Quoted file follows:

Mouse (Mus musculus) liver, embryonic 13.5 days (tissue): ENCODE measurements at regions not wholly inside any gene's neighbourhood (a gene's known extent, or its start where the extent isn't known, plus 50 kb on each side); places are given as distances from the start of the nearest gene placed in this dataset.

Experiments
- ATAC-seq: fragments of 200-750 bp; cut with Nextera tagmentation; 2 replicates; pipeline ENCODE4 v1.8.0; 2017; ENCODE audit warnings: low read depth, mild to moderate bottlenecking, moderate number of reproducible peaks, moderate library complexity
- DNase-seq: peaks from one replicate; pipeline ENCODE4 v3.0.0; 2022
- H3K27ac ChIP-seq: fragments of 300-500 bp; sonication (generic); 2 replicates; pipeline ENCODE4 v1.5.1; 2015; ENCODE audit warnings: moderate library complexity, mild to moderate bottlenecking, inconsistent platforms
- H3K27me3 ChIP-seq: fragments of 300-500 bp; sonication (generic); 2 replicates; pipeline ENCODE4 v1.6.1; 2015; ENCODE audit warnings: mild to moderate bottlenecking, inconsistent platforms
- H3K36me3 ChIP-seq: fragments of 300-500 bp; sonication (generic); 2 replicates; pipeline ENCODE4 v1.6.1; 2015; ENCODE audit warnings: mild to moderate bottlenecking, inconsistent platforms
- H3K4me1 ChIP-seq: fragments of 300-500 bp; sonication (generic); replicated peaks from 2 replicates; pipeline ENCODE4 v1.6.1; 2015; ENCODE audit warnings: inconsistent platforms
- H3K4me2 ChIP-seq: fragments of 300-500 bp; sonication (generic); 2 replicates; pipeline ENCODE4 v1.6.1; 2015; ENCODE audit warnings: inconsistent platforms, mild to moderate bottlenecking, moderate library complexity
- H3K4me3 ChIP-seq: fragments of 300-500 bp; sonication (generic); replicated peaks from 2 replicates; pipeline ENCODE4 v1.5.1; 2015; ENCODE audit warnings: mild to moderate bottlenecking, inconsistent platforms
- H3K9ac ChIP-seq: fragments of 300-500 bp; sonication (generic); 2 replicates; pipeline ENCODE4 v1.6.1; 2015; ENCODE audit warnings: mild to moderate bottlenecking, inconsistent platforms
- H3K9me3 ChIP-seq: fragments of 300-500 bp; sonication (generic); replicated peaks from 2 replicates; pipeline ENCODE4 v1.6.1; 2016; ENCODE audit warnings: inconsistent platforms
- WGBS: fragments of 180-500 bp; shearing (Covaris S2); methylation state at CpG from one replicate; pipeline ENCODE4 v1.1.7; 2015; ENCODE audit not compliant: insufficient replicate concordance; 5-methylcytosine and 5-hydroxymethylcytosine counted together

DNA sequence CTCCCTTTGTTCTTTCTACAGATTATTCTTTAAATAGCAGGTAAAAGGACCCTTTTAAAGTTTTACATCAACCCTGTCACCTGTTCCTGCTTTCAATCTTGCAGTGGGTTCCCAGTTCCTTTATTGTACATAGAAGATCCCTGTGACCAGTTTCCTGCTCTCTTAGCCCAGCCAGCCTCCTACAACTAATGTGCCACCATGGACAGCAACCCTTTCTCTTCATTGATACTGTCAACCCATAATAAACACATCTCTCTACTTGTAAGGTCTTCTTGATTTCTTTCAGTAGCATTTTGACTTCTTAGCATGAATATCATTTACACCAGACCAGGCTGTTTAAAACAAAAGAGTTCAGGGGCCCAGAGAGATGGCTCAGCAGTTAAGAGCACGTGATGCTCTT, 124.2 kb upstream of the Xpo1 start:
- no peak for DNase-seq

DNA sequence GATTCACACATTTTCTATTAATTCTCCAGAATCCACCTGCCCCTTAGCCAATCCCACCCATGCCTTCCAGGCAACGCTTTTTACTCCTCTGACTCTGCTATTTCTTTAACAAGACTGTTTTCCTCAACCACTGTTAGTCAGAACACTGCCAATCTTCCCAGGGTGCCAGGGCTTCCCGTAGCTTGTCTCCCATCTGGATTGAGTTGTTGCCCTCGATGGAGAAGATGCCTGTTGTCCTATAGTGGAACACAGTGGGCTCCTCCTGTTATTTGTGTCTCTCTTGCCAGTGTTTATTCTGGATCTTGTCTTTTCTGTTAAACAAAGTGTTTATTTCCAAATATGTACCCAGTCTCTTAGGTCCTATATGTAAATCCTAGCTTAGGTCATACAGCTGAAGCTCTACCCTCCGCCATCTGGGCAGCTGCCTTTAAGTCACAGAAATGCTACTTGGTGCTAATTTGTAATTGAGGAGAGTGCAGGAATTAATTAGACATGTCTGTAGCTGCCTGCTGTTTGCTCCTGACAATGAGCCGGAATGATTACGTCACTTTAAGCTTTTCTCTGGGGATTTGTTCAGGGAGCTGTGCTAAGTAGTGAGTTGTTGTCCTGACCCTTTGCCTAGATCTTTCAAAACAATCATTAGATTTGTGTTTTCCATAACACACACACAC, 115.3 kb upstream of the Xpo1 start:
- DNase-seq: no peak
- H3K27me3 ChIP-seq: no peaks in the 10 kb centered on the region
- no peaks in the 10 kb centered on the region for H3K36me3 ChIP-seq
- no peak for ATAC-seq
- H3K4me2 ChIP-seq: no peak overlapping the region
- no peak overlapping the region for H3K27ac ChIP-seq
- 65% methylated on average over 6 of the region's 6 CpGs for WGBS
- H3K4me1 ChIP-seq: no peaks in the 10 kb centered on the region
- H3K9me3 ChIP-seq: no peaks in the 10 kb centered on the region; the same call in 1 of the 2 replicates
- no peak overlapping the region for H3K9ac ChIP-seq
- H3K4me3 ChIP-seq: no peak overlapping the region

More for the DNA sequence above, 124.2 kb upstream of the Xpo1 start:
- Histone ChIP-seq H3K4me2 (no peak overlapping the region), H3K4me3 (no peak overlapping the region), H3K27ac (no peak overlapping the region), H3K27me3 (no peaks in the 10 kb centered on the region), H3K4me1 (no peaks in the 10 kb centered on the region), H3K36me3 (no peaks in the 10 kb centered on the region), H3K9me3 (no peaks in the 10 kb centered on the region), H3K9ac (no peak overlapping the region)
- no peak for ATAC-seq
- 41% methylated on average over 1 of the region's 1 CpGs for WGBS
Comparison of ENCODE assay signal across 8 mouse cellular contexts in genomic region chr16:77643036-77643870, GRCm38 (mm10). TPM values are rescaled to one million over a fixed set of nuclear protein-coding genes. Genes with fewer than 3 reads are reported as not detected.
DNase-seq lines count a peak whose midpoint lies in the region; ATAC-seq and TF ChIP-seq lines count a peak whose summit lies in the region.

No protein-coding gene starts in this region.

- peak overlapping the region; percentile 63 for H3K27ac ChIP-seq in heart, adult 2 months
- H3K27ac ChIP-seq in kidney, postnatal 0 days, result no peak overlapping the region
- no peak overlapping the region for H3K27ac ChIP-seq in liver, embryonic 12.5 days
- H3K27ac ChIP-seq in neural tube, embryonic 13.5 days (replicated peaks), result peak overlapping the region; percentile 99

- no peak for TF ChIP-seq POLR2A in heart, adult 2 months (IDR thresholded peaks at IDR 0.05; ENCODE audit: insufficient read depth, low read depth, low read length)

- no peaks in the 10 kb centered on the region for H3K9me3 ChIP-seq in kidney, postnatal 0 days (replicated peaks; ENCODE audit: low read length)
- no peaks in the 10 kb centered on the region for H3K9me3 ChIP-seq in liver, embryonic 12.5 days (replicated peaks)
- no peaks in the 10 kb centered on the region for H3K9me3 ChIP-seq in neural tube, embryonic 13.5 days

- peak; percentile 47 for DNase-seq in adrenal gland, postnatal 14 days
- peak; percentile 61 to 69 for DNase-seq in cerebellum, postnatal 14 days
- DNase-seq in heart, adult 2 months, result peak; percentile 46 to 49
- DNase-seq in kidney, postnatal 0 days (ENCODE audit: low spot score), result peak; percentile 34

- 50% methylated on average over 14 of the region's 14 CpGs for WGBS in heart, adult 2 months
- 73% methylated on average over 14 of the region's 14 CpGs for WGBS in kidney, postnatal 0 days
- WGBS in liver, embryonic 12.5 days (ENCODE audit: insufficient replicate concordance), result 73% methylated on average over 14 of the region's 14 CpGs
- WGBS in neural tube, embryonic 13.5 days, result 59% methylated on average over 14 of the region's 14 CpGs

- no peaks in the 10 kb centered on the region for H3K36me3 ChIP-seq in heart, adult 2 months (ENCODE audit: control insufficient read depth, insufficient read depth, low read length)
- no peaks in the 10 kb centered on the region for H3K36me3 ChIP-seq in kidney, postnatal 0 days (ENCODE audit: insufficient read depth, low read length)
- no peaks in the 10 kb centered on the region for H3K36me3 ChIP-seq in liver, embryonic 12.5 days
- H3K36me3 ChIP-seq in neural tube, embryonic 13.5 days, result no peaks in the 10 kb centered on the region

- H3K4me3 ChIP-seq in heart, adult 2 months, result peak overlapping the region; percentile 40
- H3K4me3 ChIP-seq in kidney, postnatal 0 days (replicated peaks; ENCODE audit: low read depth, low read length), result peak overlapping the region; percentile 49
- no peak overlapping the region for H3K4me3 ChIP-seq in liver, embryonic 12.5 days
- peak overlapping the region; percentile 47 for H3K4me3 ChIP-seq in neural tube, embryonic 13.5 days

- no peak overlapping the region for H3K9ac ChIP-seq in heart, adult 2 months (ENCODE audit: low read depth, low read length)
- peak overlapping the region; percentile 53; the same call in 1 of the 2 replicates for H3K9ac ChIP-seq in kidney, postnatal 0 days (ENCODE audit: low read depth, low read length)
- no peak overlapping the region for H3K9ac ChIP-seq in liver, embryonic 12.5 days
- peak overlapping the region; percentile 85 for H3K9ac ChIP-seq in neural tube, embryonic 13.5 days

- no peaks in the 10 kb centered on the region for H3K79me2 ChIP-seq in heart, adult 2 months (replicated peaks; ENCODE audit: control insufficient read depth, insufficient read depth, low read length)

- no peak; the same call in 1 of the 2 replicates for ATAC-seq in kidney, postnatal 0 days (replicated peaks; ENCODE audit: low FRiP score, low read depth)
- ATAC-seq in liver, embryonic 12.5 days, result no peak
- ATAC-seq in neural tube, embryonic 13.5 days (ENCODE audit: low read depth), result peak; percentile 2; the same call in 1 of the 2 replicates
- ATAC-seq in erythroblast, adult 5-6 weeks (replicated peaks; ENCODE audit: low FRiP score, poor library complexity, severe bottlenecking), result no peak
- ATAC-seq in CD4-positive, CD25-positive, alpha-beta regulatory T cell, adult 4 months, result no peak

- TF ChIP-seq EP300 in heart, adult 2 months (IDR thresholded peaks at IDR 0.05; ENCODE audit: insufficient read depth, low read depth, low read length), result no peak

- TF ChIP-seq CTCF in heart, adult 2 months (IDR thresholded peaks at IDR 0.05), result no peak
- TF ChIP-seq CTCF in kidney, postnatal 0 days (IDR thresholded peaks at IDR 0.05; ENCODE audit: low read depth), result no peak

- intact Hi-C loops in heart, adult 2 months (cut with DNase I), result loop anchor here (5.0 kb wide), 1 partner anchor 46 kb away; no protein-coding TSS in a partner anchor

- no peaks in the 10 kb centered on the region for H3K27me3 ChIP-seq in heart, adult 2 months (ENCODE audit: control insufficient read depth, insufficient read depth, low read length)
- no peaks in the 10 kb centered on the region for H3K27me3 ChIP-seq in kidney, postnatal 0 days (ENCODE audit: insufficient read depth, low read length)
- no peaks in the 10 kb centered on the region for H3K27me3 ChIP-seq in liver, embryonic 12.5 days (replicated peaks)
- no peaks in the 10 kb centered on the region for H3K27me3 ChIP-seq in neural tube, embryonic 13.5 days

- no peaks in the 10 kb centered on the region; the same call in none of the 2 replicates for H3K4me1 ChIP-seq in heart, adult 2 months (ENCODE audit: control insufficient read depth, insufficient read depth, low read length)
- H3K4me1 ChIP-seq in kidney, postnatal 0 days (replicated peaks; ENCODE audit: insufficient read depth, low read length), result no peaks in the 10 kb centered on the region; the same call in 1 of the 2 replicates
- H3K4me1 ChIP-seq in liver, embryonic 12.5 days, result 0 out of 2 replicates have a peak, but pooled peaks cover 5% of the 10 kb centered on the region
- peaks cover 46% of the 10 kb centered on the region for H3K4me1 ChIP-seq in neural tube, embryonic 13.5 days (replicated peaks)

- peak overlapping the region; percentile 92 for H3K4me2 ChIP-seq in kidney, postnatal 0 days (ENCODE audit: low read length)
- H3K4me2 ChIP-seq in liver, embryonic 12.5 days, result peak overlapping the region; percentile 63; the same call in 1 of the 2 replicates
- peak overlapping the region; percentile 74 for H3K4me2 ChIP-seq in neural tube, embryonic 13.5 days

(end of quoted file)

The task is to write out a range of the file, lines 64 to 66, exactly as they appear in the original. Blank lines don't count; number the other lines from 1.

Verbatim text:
- no peak; the same call in 1 of the 2 replicates for ATAC-seq in kidney, postnatal 0 days (replicated peaks; ENCODE audit: low FRiP score, low read depth)
- ATAC-seq in liver, embryonic 12.5 days, result no peak
- ATAC-seq in neural tube, embryonic 13.5 days (ENCODE audit: low read depth), result peak; percentile 2; the same call in 1 of the 2 replicates